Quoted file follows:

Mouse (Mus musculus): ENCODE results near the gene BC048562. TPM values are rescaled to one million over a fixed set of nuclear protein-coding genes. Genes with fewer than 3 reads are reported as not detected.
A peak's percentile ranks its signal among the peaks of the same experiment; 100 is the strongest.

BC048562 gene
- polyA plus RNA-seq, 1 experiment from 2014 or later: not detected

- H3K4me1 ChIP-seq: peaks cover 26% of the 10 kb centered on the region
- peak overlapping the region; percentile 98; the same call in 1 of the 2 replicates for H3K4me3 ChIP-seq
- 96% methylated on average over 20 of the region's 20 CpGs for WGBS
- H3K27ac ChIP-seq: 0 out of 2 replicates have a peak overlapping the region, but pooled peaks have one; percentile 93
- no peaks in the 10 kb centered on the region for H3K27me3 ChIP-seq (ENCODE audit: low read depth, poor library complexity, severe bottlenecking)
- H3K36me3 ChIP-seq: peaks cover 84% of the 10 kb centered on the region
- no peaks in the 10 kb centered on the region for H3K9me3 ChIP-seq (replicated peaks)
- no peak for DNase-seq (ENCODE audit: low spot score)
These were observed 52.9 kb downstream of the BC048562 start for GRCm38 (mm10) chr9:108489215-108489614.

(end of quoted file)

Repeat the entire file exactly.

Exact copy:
Mouse (Mus musculus): ENCODE results near the gene BC048562. TPM values are rescaled to one million over a fixed set of nuclear protein-coding genes. Genes with fewer than 3 reads are reported as not detected.
A peak's percentile ranks its signal among the peaks of the same experiment; 100 is the strongest.

BC048562 gene
- polyA plus RNA-seq, 1 experiment from 2014 or later: not detected

- H3K4me1 ChIP-seq: peaks cover 26% of the 10 kb centered on the region
- peak overlapping the region; percentile 98; the same call in 1 of the 2 replicates for H3K4me3 ChIP-seq
- 96% methylated on average over 20 of the region's 20 CpGs for WGBS
- H3K27ac ChIP-seq: 0 out of 2 replicates have a peak overlapping the region, but pooled peaks have one; percentile 93
- no peaks in the 10 kb centered on the region for H3K27me3 ChIP-seq (ENCODE audit: low read depth, poor library complexity, severe bottlenecking)
- H3K36me3 ChIP-seq: peaks cover 84% of the 10 kb centered on the region
- no peaks in the 10 kb centered on the region for H3K9me3 ChIP-seq (replicated peaks)
- no peak for DNase-seq (ENCODE audit: low spot score)
These were observed 52.9 kb downstream of the BC048562 start for GRCm38 (mm10) chr9:108489215-108489614.